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Leukaemia is a common form of cancer that affects millions of people worldwide. In 2013 alone, there were 414,000 new cases of leukaemia diagnosed globally and approximately 265,000 leukaemia deaths.

Researchers around the world have been creating innovative new treatments to combat this disease using genetically modified immune cells. These cells can hunt down and kill leukaemia cells within the body. This article will take a closer look at recent research findings to see if a new therapy to treat leukaemia is possible.

Understanding leukaemia

Leukaemia is a form of cancer that affects the blood-forming tissues within the body, including the bone marrow. There are four types of leukaemia:

Acute myeloid leukaemia (AML)

This is fast-growing form of cancer that affects the bone marrow and blood.  It causes the bone marrow to produce mostly immature white blood cells. These malformed cells are not capable of fighting off infections, causing the patient to be highly vulnerable to common conditions. AML is the most common form of leukaemia.

Chronic myeloid leukaemia (CML)

This form of myeloid leukaemia also causes the bone marrow to produce immature white blood cells. The key difference is that it is a slower moving form of leukaemia that is associated with an abnormal chromosome called Philadelphia chromosome (Ph chromosome).

Acute lymphocytic leukaemia (ALL)

This form of leukaemia causes many abnormal white blood cells (lymphocytes) to accumulate in the bone marrow. These malformed cells eventually outnumber the functional lymphocytes in the body and spread to other parts of the body.

Chronic lymphocytic leukaemia (CLL)

This is a slow growing cancer that begins in the lymphocytes inside the bone marrow and moves into the blood.

Umbilical cord blood stem cells are often used in conjunction with chemotherapy to treat leukaemia. A harsh chemotherapy treatment is used to stop or slow the production of cancer cells. After that treatment has concluded, the patient will receive a transfusion of stem cells to help their body produce healthy blood cells once more. It is a very effective treatment combination and umbilical cord blood stem cells are often used for this type of procedure.

New treatments using modified immune system cells

Cancer cells only manage to survive in the human body because the immune system cannot correctly identify and kill them. Researchers have developed therapies using genetically modified immune cells to help immune cells find cancer cells and eliminate them.

Swiss healthcare company Novartis has developed a therapy to treat leukaemia called chimeric antigen receptor T cell (CAR-T) therapy. This is an innovative therapy to treat leukaemia, using cells drawn from the patient’s own body.

The process begins with blood being taken from the patient. The T-Cells are drawn from the blood and genetically modified so they can hunt cancer cells and B-Cells expressing a specific antigen.

The science behind this therapy was first developed by the University of Pennsylvania.  Novartis became involved in 2012, helping to fund the project.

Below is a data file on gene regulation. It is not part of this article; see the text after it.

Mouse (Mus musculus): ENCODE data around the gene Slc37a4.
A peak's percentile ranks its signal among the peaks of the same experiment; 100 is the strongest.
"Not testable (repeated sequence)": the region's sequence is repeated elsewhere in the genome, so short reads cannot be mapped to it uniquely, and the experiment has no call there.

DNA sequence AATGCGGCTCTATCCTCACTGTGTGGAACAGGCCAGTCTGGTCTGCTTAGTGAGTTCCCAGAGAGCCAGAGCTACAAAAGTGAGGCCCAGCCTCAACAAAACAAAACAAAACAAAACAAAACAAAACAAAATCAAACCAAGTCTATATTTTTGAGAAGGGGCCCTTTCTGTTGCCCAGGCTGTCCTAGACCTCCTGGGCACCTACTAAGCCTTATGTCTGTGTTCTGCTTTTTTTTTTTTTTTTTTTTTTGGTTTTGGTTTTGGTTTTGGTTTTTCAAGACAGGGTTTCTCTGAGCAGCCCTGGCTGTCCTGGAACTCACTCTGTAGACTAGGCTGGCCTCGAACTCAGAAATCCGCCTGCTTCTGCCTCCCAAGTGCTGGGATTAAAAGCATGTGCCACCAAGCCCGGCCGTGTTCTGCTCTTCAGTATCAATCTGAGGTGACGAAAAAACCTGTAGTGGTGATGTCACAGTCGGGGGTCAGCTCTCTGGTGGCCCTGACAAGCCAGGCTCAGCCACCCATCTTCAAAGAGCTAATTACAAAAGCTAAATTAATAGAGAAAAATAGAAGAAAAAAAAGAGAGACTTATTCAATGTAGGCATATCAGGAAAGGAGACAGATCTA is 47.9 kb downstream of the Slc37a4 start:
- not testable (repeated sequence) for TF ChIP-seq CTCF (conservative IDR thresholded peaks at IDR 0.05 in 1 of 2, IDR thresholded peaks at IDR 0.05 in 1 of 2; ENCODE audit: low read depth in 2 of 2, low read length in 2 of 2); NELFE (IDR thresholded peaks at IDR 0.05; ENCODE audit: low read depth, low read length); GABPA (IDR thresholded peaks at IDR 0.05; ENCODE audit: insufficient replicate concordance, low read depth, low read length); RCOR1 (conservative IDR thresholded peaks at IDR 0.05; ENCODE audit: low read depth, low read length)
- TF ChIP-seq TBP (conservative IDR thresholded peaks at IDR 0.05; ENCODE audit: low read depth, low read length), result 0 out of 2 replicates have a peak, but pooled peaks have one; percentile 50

Lead researcher Dr. Carl June, from the Perelman School of Medicine at the University of Pennsylvania said of the therapy: “We now know that it is possible to treat patients in clinical trials across the world using this approach, and the results we have observed mark a potential new paradigm in the treatment of blood cancers that have not responded to standard therapies.”

This treatment has received priority review from the US Food and Drug Administration (FDA), which means that its evaluation is expedited and we may see it available in the near future.

The Novartis-sponsored ELIANA study (NCT02435849) has already demonstrated that this treatment has incredible potential. It was a large Phase II study that involved 25 medical centres in the USA, EU, Canada, and Australia. In this study, 82% of the people receiving the CAR-T treatment achieved complete remission. The only negative outcome associated with using the CAR-T treatment was the high incidence of cytokine release syndrome, a dangerous inflammatory condition.

Researchers from the University of Texas M.D. Anderson Cancer Center have just published a paper that uses a similar approach to combatting leukaemia. The key difference is that they are using genetically modified natural killer (NK) cells that are derived from umbilical cord blood.

The researchers modified the NK cells by equipping them with a protein called interleukin-15. This protein allows the NK cells to persist in the body for many months, giving them time to deal with the cancer cells.

During the trial, the researchers discovered that the NK cells were more efficient at finding and kill cancer than the CAR-T treatment. The best part about this therapy to treat leukaemia is that it also avoids cytokine release syndrome.

M.D. Anderson Cancer Centre is continuing to test NK cells for the treatment of chronic lymphocytic leukaemia (CLL), non-hodgkin lymphoma, and acute lympocytic leukaemia (ALL).


  • NCBI. (2017). The Global Burden of Cancer 2013. [online] Available at: https://www.ncbi.nlm.nih.gov/pmc/articles/PMC4500822/ [Accessed 22 Sep. 2017].
  • Clinicaltrials.gov. (2017). Determine Efficacy and Safety of CTL019 in Pediatric Patients With Relapsed and Refractory B-cell ALL – Full Text View – ClinicalTrials.gov. [online] Available at: https://clinicaltrials.gov/ct2/show/NCT02435849 [Accessed 22 Sep. 2017].
  • EurekAlert!. (2017). Genetically enhanced, cord-blood derived immune cells strike B-cell cancers. [online] Available at: https://www.eurekalert.org/pub_releases/2017-07/uotm-gec071217.php [Accessed 22 Sep. 2017].